Blood Lions launches global awareness campaign on World Lion Day

A World Lion Day mural by Giffy Duminy in Durban. Photo: Supplied

Blood Lions is once again urging Minister Barbara Creecy to scrap the lion bone export quota, and destroy all existing bone stockpiles. 

The iconic wild lion is increasingly becoming less of a respected animal and more of a commodity, with thousands living and being bred in captivity across South Africa. 

To raise awareness of the importance of lions for conservation, culture and tourism this World Lion Day, Blood Lions in partnership with World Animal Protection has launched the 800 Voices for 800 Lions campaign. 

Image: Supplied

“We want to inspire the public to raise their voice for lions by letting their imagination flow freely in creating a lion masterpiece, whether this is painting, drawing, photography, music, poetry or dance.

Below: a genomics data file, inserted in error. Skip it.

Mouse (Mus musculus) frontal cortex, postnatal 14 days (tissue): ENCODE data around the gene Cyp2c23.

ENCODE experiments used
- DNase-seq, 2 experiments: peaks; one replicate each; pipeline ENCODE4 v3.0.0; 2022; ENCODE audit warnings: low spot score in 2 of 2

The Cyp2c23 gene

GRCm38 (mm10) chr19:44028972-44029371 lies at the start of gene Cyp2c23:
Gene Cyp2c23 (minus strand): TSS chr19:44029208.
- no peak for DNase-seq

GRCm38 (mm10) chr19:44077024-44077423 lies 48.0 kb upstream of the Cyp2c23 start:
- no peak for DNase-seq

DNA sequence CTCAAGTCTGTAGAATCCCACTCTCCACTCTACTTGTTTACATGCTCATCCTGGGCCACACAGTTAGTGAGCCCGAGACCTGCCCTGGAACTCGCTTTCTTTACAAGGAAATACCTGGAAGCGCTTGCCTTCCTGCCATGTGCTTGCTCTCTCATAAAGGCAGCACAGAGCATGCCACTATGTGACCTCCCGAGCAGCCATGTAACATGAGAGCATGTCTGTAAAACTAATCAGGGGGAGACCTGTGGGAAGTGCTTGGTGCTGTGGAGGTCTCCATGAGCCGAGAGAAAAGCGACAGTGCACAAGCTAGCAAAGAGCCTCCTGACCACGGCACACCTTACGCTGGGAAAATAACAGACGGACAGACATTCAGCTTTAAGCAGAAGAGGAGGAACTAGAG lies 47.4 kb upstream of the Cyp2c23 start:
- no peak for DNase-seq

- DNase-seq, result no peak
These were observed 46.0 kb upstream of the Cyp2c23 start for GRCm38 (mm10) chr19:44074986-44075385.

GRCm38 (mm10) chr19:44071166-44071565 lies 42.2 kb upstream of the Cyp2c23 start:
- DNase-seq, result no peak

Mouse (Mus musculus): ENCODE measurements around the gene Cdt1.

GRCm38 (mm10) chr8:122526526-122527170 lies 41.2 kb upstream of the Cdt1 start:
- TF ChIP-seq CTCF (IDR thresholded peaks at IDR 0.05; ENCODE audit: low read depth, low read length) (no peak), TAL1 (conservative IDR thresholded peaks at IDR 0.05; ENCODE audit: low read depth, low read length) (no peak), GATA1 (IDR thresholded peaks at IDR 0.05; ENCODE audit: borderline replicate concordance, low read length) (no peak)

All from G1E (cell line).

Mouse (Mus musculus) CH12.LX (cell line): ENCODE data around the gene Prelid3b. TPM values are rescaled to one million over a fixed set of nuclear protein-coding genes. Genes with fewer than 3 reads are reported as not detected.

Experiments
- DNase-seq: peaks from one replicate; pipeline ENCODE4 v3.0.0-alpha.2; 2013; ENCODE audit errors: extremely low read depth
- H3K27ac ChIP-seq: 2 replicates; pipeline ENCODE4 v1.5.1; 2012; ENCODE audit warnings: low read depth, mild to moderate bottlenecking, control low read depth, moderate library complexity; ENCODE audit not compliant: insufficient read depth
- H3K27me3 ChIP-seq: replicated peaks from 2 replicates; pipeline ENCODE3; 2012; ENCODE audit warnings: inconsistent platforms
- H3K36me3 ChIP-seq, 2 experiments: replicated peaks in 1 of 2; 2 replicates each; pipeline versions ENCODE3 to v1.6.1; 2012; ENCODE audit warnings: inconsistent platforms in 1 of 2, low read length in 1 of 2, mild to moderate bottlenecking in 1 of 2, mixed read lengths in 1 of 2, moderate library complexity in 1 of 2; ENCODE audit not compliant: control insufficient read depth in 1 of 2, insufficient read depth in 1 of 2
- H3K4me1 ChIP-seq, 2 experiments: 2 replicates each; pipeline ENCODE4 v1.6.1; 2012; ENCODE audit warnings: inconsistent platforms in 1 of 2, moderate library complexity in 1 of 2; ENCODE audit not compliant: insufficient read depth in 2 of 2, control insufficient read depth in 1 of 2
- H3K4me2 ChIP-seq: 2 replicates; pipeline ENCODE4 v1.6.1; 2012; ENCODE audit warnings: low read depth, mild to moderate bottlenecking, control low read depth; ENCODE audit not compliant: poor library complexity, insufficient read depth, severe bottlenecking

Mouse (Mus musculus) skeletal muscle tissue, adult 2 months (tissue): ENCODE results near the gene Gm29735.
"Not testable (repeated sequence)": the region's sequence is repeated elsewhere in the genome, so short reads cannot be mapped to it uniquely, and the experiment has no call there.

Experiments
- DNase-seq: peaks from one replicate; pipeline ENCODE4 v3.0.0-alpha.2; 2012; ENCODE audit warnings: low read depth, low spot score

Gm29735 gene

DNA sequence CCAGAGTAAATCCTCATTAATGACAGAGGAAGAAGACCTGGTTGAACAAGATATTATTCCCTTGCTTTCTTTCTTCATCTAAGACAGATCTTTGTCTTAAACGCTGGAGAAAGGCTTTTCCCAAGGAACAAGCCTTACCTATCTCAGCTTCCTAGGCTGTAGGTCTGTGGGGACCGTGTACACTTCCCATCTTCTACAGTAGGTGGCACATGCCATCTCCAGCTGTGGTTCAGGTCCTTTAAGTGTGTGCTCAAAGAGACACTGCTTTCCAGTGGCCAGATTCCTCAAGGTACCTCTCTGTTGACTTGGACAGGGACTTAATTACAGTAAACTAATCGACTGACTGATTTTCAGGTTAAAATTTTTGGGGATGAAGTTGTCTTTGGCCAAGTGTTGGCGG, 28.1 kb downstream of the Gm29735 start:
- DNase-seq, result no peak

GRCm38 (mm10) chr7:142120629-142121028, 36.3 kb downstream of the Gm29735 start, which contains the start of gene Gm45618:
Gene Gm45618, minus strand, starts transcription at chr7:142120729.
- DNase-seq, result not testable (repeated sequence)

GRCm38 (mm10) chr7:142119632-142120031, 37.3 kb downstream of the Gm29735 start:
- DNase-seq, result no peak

“We are aiming for at least 800 pieces of lion art, representing the quota of 800 lion skeletons South Africa exported every year for use in traditional medicine that have no proven curative benefits,” said campaign manager Dr Louise de Waal.

Bones harvested from South Africa’s captive-bred lions end up in South East Asia to supplement the tiger bone trade. Since 2008, nearly 7 000 lion skeletons weighing around 70 tonnes have been exported from South Africa. 

Most breeding farms lack adequate basic animal welfare, with a lack of water, food, space, shelter and medical care, said World Animal Protection. 

Sadly, the export of lion bones is legal. 

South Africa is one of the few countries that allows captive breeding and keeping of lions and other big cats for commercial purposes. 

There are over 350 facilities where lions, cheetahs, leopards, caracals and servals, as well as exotic species such as tigers, pumas and ligers are bred. 

This World Lion Day, Blood Lions is once again urging Department of Environment, Forestry and Fisheries minister Barbara Creecy to scrap the lion bone export quota, and destroy all existing bone stockpiles. 

(Compiled by Nica Richards)

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